Making Cooking Gas


The Nigerian National Petroleum Corporation is determined to reduce the pressure on kerosene and firewood consumption in the country. It has already concluded plans to step up the supply of cooking gas

By Anayo Ezugwu  |  May 12, 2014 @ 01:00 GMT

THE Nigerian National Petroleum Corporation, NNPC, has concluded plans to increase the domestic consumption of liquefied natural gas, otherwise known as cooking gas, across the country.Andrew Yakubu, group managing director of the corporation, made this commitment while delivering a key note address, on April 23, at the combined graduation ceremony of chief officers’ management development programme of batches 069 to 072 at the NNPC Towers, Abuja.

Yakubu said as part of efforts to reduce the pressure on kerosene consumption, the NNPC “is refocusing its strategy to encourage and aggressively grow the consumption of LPG which provides a cleaner and cheaper energy alternative. NNPC’s footprint in the domestic gas market has attained unprecedented growth. With the commissioning of the NPDC’s 100 million standard cubic feet of gas per day Oredo gas processing facilities and the acquisition of new assets, the NPDC is now the biggest producer and supplier of gas into the domestic market, contributing over 400 million standard cubic feet of gas per day,” he said.

According to Yakubu, the Nigerian Petroleum Development Company, NPDC, was being repositioned to become a medium-sized independent exploration and production company with a production capacity of at least 250,000 barrels per day by the year 2015. He said that currently, NPDC’s assets base has grown with the assignment of new oil mining leases stressing that the management under his watch was determined to further pursue new strategies to grow production to the target of 250,000 barrels per day by 2015. The current production level is 130,000 barrels per day.

The NNPC helmsman said in line with the strategic direction to support the federal government to increase national crude oil reserve and productivity to 40 billion and 4 million barrels per day, the corporation has started an aggressive exploration campaign in offshore, onshore and the inland basins of Chad, Anambra, Benue, Bida and Sokoto Dahomey. “We are as well carrying out infield developments which have resulted in increased reserve and with the intensified approach, including the expedited action on new projects like Egina etc the reserve and production targets are realizable.”

The GMD revealed that over 1,000 square kilometres of seismic data have been acquired in the Chad Basin in spite of the security situation in Borno State. Yakubu said revamping of the Corporation’s critical downstream facilities such as the refineries, depots, pipelines and jetties have remained the focus of the management stressing that these spirited efforts would ensure seamless supply and distribution of petroleum products nationwide. He implored the graduands to deploy their expertise to enhance the efficiency of the Corporation stressing that integrity, accountability and transparency must be their watch word.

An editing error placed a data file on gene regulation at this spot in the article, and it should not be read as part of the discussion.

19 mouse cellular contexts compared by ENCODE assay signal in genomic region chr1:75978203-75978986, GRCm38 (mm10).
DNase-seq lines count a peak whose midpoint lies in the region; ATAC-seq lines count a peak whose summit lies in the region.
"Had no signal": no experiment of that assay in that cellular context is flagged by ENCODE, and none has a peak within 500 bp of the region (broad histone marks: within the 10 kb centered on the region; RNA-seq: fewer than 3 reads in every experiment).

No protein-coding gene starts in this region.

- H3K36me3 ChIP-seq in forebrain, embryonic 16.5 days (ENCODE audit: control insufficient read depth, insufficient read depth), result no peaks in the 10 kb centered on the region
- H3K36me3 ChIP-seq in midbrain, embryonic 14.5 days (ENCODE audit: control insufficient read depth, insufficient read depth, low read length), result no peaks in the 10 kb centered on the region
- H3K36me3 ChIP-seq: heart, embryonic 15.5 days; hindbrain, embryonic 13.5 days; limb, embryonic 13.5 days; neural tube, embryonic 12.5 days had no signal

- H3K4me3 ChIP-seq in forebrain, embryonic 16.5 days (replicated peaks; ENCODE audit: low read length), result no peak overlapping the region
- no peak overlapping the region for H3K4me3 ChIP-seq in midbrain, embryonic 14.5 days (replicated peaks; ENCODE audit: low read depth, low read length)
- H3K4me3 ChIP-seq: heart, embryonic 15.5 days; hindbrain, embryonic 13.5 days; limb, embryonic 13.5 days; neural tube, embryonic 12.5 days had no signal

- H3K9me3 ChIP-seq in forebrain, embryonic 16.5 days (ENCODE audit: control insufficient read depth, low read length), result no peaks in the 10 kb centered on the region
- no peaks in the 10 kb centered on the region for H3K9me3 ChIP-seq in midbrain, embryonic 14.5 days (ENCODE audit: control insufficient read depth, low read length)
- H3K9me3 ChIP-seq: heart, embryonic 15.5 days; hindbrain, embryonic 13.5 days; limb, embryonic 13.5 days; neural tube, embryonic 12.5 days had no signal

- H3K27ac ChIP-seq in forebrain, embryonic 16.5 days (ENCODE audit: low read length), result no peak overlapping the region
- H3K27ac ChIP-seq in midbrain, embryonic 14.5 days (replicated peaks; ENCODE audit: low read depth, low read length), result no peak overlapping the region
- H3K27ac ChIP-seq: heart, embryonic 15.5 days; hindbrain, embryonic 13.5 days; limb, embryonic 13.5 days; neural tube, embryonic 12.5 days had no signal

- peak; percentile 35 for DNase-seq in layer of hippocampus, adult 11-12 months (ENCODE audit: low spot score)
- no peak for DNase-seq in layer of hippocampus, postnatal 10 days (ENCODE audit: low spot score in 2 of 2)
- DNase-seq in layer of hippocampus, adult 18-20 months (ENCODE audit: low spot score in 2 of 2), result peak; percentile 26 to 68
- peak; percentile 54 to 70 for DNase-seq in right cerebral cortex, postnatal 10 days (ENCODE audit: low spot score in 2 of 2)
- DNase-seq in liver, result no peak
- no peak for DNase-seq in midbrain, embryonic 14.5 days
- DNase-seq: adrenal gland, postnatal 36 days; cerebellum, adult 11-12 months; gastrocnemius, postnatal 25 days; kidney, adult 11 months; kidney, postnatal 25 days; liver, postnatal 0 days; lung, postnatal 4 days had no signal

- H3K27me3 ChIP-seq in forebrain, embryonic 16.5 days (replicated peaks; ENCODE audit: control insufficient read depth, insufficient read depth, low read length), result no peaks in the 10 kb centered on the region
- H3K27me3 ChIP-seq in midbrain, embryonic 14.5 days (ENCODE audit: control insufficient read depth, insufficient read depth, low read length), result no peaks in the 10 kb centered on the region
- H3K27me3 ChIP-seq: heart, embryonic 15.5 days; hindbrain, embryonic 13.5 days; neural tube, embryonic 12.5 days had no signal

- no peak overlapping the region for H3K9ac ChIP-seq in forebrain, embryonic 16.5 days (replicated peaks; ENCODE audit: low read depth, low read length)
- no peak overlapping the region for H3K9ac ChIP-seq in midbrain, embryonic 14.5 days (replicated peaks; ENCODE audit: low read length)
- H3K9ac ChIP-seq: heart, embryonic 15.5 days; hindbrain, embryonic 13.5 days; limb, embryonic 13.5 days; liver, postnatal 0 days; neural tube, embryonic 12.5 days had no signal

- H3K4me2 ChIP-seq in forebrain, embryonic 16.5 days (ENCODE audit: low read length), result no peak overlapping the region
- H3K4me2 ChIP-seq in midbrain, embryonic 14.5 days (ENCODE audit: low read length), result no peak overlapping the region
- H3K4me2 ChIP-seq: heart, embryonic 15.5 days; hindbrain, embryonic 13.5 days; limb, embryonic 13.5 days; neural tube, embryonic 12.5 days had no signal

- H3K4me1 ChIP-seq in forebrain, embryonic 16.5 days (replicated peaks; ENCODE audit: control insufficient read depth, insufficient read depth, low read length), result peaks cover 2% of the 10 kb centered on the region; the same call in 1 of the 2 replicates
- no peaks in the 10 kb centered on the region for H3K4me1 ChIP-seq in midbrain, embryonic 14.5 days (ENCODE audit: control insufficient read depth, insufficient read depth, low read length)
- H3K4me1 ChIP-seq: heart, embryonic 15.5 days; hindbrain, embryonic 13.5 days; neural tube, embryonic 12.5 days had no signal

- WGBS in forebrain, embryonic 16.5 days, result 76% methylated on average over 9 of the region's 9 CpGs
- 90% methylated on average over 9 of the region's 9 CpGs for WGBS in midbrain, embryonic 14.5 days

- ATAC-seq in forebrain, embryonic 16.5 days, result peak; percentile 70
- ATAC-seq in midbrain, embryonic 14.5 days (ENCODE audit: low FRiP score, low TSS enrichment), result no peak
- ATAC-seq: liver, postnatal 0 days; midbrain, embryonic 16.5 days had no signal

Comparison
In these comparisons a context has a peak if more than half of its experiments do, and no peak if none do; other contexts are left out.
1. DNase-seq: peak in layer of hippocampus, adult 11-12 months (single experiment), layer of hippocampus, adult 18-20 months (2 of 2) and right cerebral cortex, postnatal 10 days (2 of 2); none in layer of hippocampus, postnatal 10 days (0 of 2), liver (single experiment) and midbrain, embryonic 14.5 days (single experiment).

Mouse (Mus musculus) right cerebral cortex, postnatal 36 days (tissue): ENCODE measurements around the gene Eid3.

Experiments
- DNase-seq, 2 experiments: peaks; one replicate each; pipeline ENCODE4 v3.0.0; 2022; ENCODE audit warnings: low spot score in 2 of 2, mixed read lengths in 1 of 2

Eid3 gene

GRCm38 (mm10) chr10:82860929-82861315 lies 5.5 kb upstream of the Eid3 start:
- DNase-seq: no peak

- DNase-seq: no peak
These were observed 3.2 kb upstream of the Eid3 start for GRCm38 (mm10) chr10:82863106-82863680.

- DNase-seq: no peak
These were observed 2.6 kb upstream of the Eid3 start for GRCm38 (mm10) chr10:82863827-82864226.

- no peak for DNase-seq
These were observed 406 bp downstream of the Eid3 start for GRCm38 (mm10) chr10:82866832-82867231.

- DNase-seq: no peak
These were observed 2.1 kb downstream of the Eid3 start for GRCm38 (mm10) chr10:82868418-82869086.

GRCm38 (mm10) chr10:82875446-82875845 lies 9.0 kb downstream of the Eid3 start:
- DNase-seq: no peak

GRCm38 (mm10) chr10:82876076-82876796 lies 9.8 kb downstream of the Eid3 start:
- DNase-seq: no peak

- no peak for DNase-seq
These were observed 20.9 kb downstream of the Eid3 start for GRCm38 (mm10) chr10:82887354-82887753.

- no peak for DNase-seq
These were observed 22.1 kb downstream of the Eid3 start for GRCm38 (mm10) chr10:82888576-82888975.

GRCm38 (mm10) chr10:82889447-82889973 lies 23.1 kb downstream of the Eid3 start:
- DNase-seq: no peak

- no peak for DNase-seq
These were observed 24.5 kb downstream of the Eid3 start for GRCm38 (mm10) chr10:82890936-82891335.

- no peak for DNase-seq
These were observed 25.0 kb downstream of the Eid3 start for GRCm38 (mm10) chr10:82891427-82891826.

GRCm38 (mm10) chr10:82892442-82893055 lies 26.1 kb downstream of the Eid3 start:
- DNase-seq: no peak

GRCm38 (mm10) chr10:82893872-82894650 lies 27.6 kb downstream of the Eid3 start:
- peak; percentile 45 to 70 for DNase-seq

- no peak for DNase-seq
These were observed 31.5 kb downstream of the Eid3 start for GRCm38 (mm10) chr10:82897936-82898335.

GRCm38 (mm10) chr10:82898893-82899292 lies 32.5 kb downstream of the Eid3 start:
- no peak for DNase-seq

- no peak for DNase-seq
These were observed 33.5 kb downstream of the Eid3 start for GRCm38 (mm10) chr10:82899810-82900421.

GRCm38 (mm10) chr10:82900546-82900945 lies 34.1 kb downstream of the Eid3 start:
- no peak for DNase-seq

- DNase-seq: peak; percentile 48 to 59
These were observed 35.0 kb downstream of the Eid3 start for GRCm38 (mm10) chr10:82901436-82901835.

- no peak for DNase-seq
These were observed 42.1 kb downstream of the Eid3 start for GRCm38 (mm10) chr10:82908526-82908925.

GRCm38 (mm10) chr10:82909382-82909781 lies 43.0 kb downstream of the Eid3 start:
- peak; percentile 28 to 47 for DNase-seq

In his welcome address, Dan Efebo, group executive director, corporate services, NNPC, reiterated the determination of the corporation to the training and retraining of the workforce because, according to him, the members of staff remain the cornerstone of any business concern.

The chief officers’ management development programme was established 24 years ago by the group learning department of the NNPC and has recorded a total of 3,521 participants so far. The programme is designed to impart managerial skills to members of staff who are promoted from senior staff cadre to management cadre.

Meanwhile, the management of the Nigerian Liquefied Natural Gas, NLNG, has expressed commitment to support federal government’s efforts to get more Nigerians to switch to cooking gas by making the product available for consumption. Babs Omotowa, managing director, NLNG, said “the company is more determined to ameliorate the difficulties Nigerians are facing in accessing cooking gas.”

He said the use of cooking gas would place Nigerians at better advantages than the continued use of fire wood and kerosene, that have environmental and health disadvantages for citizens. “In addition to ameliorating the difficulties Nigerians are having with LPG, the NLNG commenced LPG distribution to the domestic market in 2007, and by that singular intervention brought down the price of cooking gas from N7,000 to N3,500 per 12.5 kg cylinder. We currently supply over 80 percent of cooking gas, LPG, in Nigeria, and are increasing the volume to 250,000 metric tonnes per annum, MTA, representing 67 percent increase. NLNG’s business has strong impact on key microeconomic variables and our contribution to the Goss Domestic Product, GDP, rose to four percent in 2008,” he said.

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